On the western outskirts of Kyoto, not far from the mountains ringing the ancient capital, lies a gently rising plain blessed with fresh air and clear water. From ancient times the court nobility kept villas there surrounded by large landscape gardens, bright with flowering plants throughout the four seasons. In time the area came to be known as Hanazono 花園, meaning “flower garden.”
The ninety-fifth emperor of Japan loved this area and built his imperial villa there. Following his abdication in 1318 he took the name Hanazono and dedicated himself to the practice of Zen meditation under Zen master Shūhō Myōchō 宗峰妙超 and Shūhō’s disciple Kanzan Egen 関山慧玄. In 1337 the emperor converted his villa into a Zen temple.
This is the origin of Myōshin-ji (Temple of the Enlightened Mind), which over the centuries has grown to become the headquarters of the Myōshin-ji branch of the Rinzai Zen school. As with all Zen temples, Myōshin-ji has a “mountain name” (sangō), harking back to the time in China when most Zen temples were located in the mountains; Myōshin-ji’s mountain name is Shōbōzan 正法山 (Mountain of the True Dharma). Zen Master Kanzan Egen served as Myōshin-ji’s founding priest and the cloistered emperor Hanazono as its founding patron.
Myōshin-ji presently has forty-six subtemples (tatchū 塔頭) in its main temple complex and more than three thousand four hundred affiliated temples throughout Japan and the rest of the world. Approximately seven thousand monks are associated with the Myōshin-ji branch of Rinzai Zen. Also affiliated with the temple are such educational facilities as Hanazono University, Hanazono High School, Hanazono Middle School, and Rakusai-Hanazono Kindergarten.
|Southern and Northern Dynasties (Nanboku−cho)||1337||The cloistered emperor Hanazono receives a Certificate of Dharma Transmission (inka 印可), from Zen master Shūhō Myōchō, the founder of Daitoku-ji Temple. Shūhō Myōchō, ill in bed, recommends that Hanazono continue his Zen practice under Myōchō’s disciple Kanzan Egen. Hanazono has his imperial villa on the western outskirts of Kyoto converted into a temple, to which Shūhō Myōchō gives the name Shobo-zan Myōshin-ji 正法山 妙心寺. Shūhō Myōchō passes away on December 22, 1337. Kanzan Egen becomes the founding abbot of Myōshin-ji.|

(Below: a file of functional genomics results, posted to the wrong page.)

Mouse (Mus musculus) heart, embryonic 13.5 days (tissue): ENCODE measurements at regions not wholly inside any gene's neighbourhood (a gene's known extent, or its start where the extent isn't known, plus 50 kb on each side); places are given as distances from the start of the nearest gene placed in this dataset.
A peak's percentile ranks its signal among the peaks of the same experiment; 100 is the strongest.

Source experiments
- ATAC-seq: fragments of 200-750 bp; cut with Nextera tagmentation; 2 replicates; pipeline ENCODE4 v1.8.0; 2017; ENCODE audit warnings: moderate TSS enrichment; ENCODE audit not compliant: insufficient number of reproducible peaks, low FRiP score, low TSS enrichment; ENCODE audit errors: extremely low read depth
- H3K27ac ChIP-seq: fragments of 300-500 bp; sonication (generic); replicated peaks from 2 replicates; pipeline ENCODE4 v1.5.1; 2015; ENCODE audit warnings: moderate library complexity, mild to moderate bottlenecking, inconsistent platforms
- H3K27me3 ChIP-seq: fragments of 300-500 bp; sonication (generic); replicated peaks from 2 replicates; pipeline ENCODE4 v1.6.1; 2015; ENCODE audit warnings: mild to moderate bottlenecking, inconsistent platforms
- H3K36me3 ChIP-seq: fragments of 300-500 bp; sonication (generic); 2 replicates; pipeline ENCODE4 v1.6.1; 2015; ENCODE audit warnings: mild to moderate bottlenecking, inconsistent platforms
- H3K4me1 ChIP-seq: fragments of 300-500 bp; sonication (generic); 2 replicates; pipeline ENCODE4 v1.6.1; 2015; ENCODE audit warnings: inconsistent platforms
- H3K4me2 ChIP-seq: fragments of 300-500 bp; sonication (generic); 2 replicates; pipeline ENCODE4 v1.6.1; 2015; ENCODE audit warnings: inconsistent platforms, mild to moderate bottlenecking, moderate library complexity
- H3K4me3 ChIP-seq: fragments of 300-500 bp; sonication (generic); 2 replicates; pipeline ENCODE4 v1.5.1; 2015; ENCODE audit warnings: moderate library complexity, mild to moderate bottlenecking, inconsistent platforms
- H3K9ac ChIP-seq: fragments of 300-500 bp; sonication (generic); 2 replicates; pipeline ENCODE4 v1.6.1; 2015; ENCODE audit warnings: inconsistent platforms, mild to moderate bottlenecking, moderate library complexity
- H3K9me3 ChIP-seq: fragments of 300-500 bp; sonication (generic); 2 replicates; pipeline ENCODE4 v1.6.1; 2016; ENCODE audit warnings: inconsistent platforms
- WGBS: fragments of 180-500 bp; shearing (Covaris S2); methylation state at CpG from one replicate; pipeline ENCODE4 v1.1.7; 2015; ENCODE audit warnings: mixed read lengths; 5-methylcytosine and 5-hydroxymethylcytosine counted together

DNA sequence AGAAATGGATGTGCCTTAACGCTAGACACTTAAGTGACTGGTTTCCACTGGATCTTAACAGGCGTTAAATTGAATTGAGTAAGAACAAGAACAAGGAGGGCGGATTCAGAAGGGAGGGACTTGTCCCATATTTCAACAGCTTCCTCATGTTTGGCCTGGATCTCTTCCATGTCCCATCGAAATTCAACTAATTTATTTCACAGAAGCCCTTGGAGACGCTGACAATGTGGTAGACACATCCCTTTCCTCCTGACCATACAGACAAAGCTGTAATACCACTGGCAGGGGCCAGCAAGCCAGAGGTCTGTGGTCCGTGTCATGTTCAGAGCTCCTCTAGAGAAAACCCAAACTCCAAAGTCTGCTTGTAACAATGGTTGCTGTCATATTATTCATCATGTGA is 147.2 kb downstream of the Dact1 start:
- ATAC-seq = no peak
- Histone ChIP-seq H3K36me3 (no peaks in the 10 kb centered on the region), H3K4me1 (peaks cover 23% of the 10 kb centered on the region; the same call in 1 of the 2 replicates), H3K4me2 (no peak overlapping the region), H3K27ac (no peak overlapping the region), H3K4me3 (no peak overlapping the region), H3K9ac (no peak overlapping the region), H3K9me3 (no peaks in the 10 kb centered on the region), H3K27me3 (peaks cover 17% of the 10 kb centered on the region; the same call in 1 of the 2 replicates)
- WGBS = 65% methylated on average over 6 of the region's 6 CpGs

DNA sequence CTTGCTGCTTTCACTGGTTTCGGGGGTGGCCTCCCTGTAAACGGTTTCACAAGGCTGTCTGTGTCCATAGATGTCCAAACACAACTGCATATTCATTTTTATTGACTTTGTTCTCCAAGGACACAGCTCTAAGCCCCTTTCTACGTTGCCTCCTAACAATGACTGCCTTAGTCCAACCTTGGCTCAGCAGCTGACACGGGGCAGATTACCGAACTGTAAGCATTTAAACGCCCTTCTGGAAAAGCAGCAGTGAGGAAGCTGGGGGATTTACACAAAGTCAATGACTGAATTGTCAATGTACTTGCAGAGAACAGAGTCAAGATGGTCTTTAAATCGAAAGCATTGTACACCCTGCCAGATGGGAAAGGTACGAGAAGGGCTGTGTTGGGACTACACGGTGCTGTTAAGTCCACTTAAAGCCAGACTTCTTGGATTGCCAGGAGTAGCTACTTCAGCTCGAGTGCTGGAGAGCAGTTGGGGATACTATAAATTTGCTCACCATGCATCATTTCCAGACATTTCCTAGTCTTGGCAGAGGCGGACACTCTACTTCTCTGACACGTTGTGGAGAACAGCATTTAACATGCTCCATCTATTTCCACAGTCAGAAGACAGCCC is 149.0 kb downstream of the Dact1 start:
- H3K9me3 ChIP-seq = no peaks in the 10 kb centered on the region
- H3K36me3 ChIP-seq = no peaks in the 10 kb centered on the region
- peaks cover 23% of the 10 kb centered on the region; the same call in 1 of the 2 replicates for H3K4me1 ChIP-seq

|Northern Dynasty (Hoku−cho)||1338||Following Shūhō’s death, Emperor Hanazono establishes the temple Gyokuhō-in 玉鳳院 on Myōshin-ji’s precincts and practices Zen under Kanzan Egen.|
|1347||Hanazono writes the “Ōnen no Goshinkan” 往年の御宸翰 to Kanzan.|
|1348||Hanazono passes away at the age of 51.|
|1360||Kanzan Egen passes away at the age of 83 and is honored with the imperial titles Hon-nu Enjō Kokushi 本有円成国師 and Musō Daishi 無相大師.|
|1361||Kanzan’s disciple Juō Sōhitsu 授翁宗弼 (1296–1380) is appointed second abbot of Myōshin-ji.|
|1380||Juō Sōhitsu passes away at the age of 84 and is accorded the posthumous titles Enkan Kokushi 円鑑国師 and Mimyo Daishi 微妙大師.|
|Muromachi||1399||Shogun Ashikaga Yoshimitsu 足利義満(1358-1408) seizes Myōshin-ji’s property during the Ōei War and confines Setsudō Sōboku 拙堂宗朴(n.d.), the sixth chief abbot of Myōshin-ji, to house arrest in the temple Seiren-in 青蓮院. Myōshin-ji’s name is changed to Ryōun-ji 龍雲寺, and the temple is placed under the control of the Nanzen-ji School.|
|1432||Myōshin-ji’s property is restored, and the temple is rebuilt by Zen master Nippō Sōshun 日峰宗舜(1368-1448).|
|1467||Myōshin-ji and nearby Ryōan-ji are torched during the Onin War.|
|1477||Sekkō Sōshin 雪江宗深(1408-1486), the ninth abbot, rebuilds Myōshin-ji.|
|1509||The temple precincts are enlarged when the nun Riteini 利貞尼 purchases property from the nearby imperial temple Ninna-ji 仁和寺 and donates it to Myōshin-ji.|
|Edo||1615||The Edo shogunate enacts the Ji’in Hatto 寺院法度, a system of temple regulations in which Myōshin-ji and Daitoku-ji are placed under the control of the Edo government.|
|1629||Monks at Myōshin-ji and Daitoku-ji launch protests against the Ji’in Hatto. Four monks, including the Zen masters Tanden Shi’in 単伝士印(n.d.) and Takuan Sōhō 沢庵宗彭(1573-1645), are punished. This protest is known as the Purple Robe Incident (Shie jiken 紫衣事件).|
|Meiji||1868||The Shinbutsu Bunri Rei 神仏分離令, an ordinance ordering the separation of Buddhism and Shinto, is passed soon after the fall of the feudal system and the establishment of the new Meiji government. This is followed by the Haibutsu Kishaku 廃仏棄釈 movement, a major suppression of Buddhism during which thousands of temples, Buddha images, and sutras are destroyed throughout the country. Although Myōshin-ji was among the temples affected by this movement, the Meiji era was also the period during which Myōshin-ji instituted its present administrative system, founded its Zen training monastery, and established the Hannya Rin 般若林 school, the forerunner of today’s Hanazono High School and Hanazono University.|